Table. Comparison of FAB and WHO Classifications of Myeloproliferative Neoplasms (MPN) (Open Table in a new window)



Chronic myelogenous leukemia

Chronic myelogenous leukemia, BCR/ABL1 positive

Polycythemia vera

Polycythemia vera

Essential thrombocythemia

Essential thrombocythemia

Agnogenic myeloid metaplasia/myelofibrosis

Primary myelofibrosis*


Chronic neutrophilic leukemia, not otherwise specified


MPN, unclassified

*The 2016 WHO classification system distinguishes prefibrotic (prePMF) from overtly fibrotic PMF  [4]

In some patients, conditions overlap, and clear categorization may be difficult. Myeloproliferative disease may evolve into one of the other myeloproliferative conditions, transform to acute leukemia, or both.

Some evidence indicates that myeloproliferative diseases arise from malignant transformation of a single stem cell. Involvement of erythropoiesis, neutrophilopoiesis, eosinophilopoiesis, basophilopoiesis, monocytopoiesis, and thrombopoiesis occurs in the chronic phase of CML. Some evidence also indicates that lymphocytes are derived from primordial malignant cells. This is based on observations that a single isoenzyme for glucose-6-phosphate dehydrogenase (G6PD) is present in some T and B lymphocytes in women with CML who are heterozygous for isoenzymes A and B.



Data from glucose-6-phosphate dehydrogenase (G6PD) studies, cytogenetic analyses, and molecular methods have established the clonal origin of myeloproliferative diseases; this clonality potentially occurs at different stem cell levels. An attribute common to these disorders appears to be an acquired activating mutation in the gene coding for various tyrosine kinases.

In chronic myelogenous leukemia, the tyrosine kinase activity of the bcr-abl hybrid gene is increased. In polycythemia vera, essential thrombocythemia, and myelofibrosis (see the following images), the prevalent genetic lesion appears to be a valine to phenylalanine substitution at amino acid position 617 (V617F) within the Janus kinase 2 (JAK2) gene. [5, 6, 7, 8] This produces hypersensitivity to erythropoietin. At least in myelofibrosis patients the leukemic transformation is probably not related to JAK-2 (V617F) mutation status. [9]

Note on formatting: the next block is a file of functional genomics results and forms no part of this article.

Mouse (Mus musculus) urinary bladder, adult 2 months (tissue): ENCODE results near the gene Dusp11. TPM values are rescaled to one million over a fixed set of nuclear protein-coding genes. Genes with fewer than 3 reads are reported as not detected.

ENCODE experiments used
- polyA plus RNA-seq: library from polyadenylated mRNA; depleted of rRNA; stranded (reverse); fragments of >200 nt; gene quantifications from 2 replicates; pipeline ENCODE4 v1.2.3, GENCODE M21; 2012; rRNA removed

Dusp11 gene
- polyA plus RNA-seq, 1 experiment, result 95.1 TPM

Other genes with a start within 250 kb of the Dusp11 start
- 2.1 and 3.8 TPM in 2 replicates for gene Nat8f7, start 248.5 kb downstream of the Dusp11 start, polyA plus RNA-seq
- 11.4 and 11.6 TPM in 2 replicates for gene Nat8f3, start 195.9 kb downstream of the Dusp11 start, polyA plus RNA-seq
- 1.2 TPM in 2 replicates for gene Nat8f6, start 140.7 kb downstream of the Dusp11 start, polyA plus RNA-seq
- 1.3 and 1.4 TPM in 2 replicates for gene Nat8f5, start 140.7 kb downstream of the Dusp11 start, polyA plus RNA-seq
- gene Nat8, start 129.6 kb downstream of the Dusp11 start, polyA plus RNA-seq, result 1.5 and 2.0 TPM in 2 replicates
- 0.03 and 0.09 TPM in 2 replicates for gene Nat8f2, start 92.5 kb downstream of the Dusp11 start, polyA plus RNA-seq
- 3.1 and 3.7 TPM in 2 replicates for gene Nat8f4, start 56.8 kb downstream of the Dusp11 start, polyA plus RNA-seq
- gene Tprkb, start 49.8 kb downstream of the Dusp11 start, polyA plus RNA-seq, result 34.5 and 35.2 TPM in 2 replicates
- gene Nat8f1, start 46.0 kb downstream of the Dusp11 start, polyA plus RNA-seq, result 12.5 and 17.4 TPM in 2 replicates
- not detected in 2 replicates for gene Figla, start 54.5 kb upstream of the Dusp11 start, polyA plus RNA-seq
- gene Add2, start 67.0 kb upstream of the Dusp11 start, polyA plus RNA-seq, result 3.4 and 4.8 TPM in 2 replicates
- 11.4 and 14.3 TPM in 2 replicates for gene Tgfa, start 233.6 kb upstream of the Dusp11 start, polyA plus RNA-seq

Peripheral smear of a patient with essential throm Peripheral smear of a patient with essential thrombocythemia (ET) shows markedly increased number of platelets. Some of the platelets are giant (arrow).
Peripheral smear of a patient with agnogenic myelo Peripheral smear of a patient with agnogenic myeloid metaplasia (myelofibrosis) shows leukoerythroblastosis. This photomicrograph also shows giant platelets.

A study by Anand et al found that JAK2 mutations generate expansion of later myeloid differentiation compartments, in which homozygous expression of the mutation confers an added proliferative advantage at the single-cell level. The findings suggest that JAK2 inhibitors may control myeloproliferation; however, they may have limited efficacy in eradicating leukemic stem cells. [10]

Systemic mastocytosis has been linked with the D816 mutation of the KIT gene. The FIP1L1-PDGFR mutation has been identified in a subgroup of people with systemic mastocytosis with eosinophilia (SM-eos). [11]

Nangalia et al reported that somatic mutations in the CALR gene exist in the majority of patients without JAK2 and MPL mutations, who comprise about 68% of patients with essential thrombocythemia and 88% of patients with primary myelofibrosis. On clonal analyses, CALR mutations were found in the earliest phylogenetic node, a finding consistent with its role as a possible initiating mutation. [12, 13, 14]